At the time of the injury, the teacher had been carrying more than one paper-mâché display at once. While descending the step ladder, rather than keeping her hands free to steady herself, the teacher held the displays with both hands reportedly to prevent them from bending. At trial, the teacher stated that because she held the displays in front of her, she was unable to see past them and therefore cautiously felt for each step with her feet as she descended. On this occasion, she consequently slipped and sustained a knee injury.
Generic instructions not sufficient to cover for employer's failure to provide further instructions
It was noted by the High Court that despite the existence of generic instructions on the step ladder itself of which the teacher was aware and complied with, the employer had failed in providing any further instructions for how to perform the task in question.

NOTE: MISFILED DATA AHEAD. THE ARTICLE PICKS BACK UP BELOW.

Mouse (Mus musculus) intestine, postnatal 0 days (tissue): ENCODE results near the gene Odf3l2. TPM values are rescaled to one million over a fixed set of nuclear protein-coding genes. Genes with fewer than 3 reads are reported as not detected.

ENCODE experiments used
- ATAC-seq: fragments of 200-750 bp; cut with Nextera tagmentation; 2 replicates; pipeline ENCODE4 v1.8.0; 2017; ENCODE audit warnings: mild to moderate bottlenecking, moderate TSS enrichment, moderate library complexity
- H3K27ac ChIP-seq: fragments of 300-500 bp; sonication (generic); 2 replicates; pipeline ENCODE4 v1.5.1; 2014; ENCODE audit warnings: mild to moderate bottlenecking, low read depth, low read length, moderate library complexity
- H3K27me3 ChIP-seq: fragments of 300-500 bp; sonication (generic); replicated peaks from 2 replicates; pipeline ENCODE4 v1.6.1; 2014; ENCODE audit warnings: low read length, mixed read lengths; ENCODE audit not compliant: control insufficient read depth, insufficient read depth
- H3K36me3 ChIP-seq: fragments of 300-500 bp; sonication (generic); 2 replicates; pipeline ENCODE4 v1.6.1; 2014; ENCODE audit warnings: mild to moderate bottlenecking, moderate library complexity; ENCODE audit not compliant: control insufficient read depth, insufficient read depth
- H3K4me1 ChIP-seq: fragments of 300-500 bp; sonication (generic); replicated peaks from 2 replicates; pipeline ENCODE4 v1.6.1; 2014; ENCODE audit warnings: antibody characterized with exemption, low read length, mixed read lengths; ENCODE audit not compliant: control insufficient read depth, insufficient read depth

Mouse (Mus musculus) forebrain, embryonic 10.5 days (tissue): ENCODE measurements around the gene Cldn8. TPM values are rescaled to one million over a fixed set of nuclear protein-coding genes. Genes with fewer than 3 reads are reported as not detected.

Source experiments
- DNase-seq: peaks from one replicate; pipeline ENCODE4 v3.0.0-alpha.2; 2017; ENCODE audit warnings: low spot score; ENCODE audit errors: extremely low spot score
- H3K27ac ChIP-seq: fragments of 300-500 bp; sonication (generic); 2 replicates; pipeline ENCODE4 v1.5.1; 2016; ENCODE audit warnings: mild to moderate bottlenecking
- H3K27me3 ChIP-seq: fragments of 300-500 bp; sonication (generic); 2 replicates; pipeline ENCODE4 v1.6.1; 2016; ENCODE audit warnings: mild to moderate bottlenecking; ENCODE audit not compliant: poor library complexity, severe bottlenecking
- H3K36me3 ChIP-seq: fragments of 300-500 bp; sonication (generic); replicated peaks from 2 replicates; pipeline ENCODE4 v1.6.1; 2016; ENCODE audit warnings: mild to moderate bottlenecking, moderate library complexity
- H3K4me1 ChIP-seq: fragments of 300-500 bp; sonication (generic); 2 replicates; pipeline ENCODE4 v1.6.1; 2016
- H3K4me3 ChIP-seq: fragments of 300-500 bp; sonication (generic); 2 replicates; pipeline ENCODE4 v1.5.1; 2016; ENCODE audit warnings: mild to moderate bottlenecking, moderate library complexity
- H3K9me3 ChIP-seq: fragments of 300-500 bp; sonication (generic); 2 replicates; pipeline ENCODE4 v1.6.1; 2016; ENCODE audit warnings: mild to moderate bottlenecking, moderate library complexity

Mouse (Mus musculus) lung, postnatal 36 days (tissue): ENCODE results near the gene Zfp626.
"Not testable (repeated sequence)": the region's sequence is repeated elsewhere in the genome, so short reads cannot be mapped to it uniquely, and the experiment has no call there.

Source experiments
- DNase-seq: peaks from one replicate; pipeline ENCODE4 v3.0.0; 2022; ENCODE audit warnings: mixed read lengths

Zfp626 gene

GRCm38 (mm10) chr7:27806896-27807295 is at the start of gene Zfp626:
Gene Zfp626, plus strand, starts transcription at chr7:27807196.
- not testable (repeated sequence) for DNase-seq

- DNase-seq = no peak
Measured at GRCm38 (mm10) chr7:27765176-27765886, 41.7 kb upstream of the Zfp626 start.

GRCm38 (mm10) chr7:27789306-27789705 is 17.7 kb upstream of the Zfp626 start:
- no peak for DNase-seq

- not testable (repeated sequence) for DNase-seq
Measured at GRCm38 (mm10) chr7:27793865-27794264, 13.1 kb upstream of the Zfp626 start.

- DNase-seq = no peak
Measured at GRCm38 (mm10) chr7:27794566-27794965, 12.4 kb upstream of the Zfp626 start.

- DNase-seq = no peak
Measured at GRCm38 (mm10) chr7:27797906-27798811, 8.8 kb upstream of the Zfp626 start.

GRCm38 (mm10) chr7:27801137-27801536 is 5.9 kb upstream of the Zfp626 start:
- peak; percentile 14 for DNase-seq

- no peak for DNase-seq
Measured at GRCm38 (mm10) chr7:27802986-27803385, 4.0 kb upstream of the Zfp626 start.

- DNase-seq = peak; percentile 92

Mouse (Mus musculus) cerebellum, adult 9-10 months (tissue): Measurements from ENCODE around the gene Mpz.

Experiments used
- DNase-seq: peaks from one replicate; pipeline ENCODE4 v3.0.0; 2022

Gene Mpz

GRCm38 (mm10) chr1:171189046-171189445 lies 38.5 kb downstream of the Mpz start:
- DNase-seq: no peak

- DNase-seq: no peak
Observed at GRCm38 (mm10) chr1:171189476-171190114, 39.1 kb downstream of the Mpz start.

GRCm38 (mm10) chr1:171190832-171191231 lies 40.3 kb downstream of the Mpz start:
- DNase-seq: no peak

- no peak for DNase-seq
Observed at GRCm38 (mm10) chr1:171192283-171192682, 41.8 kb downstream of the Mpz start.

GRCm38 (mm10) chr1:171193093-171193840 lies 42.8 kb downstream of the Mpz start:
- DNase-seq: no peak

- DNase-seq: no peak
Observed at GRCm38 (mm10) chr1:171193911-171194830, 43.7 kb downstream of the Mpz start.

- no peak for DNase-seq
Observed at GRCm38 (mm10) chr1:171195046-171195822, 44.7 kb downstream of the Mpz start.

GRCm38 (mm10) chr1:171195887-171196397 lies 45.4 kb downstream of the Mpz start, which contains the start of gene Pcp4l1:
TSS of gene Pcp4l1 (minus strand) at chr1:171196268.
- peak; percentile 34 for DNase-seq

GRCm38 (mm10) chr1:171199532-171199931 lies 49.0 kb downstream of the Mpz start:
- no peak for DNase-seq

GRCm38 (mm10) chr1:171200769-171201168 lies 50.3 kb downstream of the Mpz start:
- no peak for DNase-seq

The teacher also provided evidence in order to demonstrate that she in fact had no knowledge of:
- the Victorian Manual Handling Regulations
- any assessment undertaken by her employer pursuant to the regulations
- any manual handling risks associated with either the positioning or removing of such displays in a workplace safety context
These assertions went unchallenged by her employer.
Written warnings about risks crucial and workplace risk assessment manuals also require greater specificity
In particular, the Court flagged that the employer, problematically, had not given the teacher any written warnings of:
- the risks of falling from a step ladder
- not working alone when using the step ladder
- the danger of using the step ladder to perform the task of removing displays from the pin-board
The employer identified "Manual Handling Risk Assessment" documents in an attempt to evidence their performance of hazard identification for hanging paper displays, prior to the teacher’s injury.
However, the Court noted that these documents were deficient in not specifically including any recommendation that if the task required both hands to carry an item, then an assistant should be available to enable the person to pass the load while standing securely on the ladder. Nor was the need for a system of work involved in undertaking the task either identified or recommended by the employer.